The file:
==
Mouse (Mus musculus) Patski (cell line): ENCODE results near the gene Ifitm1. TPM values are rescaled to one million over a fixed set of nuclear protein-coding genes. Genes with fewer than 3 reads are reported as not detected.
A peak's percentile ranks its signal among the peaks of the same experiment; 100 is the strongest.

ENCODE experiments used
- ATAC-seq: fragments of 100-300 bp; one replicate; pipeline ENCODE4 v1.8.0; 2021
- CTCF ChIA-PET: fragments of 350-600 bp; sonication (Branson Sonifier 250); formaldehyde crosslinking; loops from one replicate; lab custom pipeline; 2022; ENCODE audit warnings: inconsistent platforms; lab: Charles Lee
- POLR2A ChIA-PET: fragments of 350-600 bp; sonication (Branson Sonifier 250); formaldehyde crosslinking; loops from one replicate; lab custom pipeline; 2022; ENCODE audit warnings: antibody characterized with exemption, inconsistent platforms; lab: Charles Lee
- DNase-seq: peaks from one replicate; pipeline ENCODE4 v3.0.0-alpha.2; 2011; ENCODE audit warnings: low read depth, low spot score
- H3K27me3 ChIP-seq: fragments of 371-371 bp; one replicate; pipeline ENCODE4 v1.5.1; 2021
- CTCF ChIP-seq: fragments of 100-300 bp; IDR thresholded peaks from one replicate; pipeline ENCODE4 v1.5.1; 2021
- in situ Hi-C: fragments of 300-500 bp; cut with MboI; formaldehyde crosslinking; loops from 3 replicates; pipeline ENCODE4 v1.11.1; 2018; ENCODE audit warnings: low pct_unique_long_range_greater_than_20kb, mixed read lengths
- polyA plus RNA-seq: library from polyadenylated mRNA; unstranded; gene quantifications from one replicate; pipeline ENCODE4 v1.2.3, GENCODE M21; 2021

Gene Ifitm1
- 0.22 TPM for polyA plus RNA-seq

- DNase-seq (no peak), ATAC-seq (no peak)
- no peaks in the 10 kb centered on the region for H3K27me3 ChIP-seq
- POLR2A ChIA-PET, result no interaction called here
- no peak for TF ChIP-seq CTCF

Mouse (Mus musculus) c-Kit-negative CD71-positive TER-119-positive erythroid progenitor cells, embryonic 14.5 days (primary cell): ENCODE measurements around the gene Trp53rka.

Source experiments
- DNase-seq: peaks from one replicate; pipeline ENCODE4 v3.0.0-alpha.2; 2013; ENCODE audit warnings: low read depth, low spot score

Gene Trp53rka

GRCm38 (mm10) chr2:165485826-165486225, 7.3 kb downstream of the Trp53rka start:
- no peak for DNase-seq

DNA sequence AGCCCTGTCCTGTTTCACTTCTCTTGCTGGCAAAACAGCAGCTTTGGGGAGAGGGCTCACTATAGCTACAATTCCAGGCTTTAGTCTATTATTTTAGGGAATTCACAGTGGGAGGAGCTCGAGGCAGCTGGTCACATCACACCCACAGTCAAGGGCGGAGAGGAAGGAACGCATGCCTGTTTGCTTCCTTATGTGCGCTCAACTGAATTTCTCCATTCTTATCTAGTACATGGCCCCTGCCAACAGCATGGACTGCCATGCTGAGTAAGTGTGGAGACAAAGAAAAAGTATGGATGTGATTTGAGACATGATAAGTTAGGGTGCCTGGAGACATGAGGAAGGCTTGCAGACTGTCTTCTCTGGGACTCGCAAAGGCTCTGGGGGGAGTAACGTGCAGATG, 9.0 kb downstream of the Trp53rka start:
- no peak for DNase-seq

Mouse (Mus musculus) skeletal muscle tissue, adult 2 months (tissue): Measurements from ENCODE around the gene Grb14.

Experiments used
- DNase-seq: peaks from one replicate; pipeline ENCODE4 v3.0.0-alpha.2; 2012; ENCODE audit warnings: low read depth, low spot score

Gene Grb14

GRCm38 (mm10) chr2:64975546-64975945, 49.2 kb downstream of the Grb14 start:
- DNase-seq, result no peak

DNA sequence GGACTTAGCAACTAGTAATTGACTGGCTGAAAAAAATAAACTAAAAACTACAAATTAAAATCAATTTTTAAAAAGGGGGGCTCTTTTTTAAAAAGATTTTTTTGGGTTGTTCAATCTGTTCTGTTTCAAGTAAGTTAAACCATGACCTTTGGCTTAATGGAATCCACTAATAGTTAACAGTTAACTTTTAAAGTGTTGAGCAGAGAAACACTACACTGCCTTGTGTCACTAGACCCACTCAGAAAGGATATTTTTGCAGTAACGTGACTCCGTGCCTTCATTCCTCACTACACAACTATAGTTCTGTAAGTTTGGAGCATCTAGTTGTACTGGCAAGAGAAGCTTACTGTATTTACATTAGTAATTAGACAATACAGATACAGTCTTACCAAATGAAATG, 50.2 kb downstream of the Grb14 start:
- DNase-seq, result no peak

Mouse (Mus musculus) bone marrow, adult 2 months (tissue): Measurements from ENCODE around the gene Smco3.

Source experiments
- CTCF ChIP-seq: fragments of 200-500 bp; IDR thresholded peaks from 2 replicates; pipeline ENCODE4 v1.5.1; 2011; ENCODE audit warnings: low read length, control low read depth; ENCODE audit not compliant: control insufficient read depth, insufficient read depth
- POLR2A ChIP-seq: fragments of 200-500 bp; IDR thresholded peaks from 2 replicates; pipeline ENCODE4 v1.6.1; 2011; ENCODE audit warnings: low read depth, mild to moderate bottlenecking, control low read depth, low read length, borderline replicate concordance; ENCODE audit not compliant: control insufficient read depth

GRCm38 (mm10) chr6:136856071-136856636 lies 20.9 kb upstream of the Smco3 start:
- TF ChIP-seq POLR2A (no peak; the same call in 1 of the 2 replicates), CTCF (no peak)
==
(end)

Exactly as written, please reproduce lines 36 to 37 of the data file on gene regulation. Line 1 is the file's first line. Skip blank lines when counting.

- CTCF ChIP-seq: fragments of 200-500 bp; IDR thresholded peaks from 2 replicates; pipeline ENCODE4 v1.5.1; 2011; ENCODE audit warnings: low read length, control low read depth; ENCODE audit not compliant: control insufficient read depth, insufficient read depth
- POLR2A ChIP-seq: fragments of 200-500 bp; IDR thresholded peaks from 2 replicates; pipeline ENCODE4 v1.6.1; 2011; ENCODE audit warnings: low read depth, mild to moderate bottlenecking, control low read depth, low read length, borderline replicate concordance; ENCODE audit not compliant: control insufficient read depth